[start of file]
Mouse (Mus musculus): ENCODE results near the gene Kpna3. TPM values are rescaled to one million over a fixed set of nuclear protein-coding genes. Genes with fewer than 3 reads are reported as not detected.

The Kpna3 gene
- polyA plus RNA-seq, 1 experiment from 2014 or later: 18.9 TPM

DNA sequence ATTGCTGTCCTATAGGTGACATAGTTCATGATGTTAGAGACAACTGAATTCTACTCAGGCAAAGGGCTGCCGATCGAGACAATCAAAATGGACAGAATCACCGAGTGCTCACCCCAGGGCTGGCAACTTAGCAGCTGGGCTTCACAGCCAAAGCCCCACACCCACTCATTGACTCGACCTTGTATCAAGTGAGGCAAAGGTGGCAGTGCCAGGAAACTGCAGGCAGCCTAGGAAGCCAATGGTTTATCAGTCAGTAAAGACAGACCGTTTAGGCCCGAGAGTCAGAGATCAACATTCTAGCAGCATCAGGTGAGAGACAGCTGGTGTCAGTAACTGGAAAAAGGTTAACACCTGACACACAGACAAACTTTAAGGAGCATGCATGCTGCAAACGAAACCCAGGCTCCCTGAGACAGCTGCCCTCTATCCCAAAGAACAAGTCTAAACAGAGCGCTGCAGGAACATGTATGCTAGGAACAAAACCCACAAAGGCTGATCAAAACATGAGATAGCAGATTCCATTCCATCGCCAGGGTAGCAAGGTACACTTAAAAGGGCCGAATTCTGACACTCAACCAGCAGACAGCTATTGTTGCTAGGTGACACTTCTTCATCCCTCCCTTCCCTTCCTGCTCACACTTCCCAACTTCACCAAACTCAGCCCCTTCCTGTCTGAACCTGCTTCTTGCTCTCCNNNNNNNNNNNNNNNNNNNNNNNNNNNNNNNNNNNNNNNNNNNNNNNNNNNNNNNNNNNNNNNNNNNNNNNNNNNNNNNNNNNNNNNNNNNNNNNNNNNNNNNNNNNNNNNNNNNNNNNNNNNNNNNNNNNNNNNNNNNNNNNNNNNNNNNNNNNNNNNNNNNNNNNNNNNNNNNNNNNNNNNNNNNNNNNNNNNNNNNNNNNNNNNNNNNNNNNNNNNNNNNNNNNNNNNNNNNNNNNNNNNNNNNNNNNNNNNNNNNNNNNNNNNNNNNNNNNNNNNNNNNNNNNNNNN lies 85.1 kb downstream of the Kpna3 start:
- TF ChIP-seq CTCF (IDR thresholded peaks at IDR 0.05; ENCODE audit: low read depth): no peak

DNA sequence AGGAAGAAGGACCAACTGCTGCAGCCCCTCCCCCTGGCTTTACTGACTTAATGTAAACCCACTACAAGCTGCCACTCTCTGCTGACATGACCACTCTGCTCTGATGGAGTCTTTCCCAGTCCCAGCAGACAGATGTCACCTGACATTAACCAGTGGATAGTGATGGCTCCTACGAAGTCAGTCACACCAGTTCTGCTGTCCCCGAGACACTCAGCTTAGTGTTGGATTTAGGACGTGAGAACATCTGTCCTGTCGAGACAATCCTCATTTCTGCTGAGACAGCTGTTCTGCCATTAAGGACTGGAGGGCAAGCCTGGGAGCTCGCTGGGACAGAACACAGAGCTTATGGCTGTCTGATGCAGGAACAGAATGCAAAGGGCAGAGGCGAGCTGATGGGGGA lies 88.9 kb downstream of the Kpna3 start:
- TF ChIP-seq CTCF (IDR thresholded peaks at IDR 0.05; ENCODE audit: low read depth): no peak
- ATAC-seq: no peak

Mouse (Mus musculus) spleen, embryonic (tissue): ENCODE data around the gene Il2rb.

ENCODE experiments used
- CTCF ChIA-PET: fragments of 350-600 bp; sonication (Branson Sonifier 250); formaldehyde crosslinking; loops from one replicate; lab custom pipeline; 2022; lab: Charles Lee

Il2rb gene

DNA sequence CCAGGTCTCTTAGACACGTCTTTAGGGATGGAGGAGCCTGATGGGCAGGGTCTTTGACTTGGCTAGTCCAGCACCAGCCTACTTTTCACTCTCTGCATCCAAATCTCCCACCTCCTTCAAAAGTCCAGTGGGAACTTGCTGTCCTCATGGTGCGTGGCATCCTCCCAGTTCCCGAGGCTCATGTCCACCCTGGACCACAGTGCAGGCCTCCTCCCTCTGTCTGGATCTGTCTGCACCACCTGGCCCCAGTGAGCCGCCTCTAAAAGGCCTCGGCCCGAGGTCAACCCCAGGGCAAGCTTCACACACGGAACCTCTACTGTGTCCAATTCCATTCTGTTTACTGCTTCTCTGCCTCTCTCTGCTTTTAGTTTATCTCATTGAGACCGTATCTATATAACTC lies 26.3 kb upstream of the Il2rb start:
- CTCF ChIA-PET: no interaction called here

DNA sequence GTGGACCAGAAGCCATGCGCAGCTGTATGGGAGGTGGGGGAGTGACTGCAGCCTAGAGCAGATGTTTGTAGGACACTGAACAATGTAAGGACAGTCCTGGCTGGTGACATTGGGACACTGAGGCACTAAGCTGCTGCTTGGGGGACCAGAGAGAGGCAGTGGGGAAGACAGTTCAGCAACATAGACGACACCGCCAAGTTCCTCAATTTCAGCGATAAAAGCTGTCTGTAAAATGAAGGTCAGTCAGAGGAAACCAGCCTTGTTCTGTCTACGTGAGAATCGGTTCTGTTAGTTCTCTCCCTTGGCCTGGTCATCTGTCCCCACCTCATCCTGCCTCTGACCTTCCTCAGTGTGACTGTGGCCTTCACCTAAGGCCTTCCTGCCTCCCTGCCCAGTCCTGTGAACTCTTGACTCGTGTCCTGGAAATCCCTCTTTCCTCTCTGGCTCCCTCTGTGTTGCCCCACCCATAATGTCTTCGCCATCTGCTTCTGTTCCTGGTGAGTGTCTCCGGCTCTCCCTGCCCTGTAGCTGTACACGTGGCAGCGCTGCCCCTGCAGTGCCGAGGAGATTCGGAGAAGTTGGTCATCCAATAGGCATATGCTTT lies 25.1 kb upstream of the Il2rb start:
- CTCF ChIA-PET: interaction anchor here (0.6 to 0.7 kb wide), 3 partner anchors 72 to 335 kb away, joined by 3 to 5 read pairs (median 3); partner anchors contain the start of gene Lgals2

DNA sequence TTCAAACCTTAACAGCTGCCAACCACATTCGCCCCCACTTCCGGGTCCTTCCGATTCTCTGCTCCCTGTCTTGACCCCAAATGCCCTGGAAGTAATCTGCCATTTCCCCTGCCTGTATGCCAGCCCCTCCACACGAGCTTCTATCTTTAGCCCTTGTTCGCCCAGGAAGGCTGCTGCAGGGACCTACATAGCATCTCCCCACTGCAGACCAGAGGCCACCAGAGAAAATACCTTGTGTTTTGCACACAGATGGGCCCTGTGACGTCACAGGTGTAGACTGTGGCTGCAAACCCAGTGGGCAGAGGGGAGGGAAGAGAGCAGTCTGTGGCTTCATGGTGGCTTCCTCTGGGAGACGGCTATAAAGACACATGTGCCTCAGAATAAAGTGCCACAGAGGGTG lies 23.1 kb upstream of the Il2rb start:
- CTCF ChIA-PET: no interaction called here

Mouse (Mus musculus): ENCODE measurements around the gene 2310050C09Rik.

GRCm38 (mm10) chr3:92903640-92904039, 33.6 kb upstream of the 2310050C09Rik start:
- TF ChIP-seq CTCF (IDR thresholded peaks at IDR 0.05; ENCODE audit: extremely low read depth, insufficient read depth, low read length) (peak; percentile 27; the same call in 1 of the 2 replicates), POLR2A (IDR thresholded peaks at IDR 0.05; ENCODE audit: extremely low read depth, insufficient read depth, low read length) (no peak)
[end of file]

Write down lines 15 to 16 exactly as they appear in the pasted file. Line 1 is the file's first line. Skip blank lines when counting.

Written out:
DNA sequence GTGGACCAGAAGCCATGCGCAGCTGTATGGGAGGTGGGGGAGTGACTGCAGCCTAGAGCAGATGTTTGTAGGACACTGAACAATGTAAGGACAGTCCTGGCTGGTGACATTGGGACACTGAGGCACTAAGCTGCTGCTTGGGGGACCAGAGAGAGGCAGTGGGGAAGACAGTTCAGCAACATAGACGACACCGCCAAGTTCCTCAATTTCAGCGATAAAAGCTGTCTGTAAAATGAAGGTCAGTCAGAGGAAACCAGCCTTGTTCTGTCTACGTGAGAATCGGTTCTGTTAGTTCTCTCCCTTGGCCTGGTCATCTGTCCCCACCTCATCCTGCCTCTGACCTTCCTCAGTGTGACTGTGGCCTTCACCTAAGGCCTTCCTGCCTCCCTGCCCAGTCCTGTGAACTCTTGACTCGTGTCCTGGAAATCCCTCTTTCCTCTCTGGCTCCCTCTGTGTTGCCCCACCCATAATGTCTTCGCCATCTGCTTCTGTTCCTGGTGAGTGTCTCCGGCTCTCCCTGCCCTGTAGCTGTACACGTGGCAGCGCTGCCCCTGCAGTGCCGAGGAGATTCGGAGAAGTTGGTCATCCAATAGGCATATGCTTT lies 25.1 kb upstream of the Il2rb start:
- CTCF ChIA-PET: interaction anchor here (0.6 to 0.7 kb wide), 3 partner anchors 72 to 335 kb away, joined by 3 to 5 read pairs (median 3); partner anchors contain the start of gene Lgals2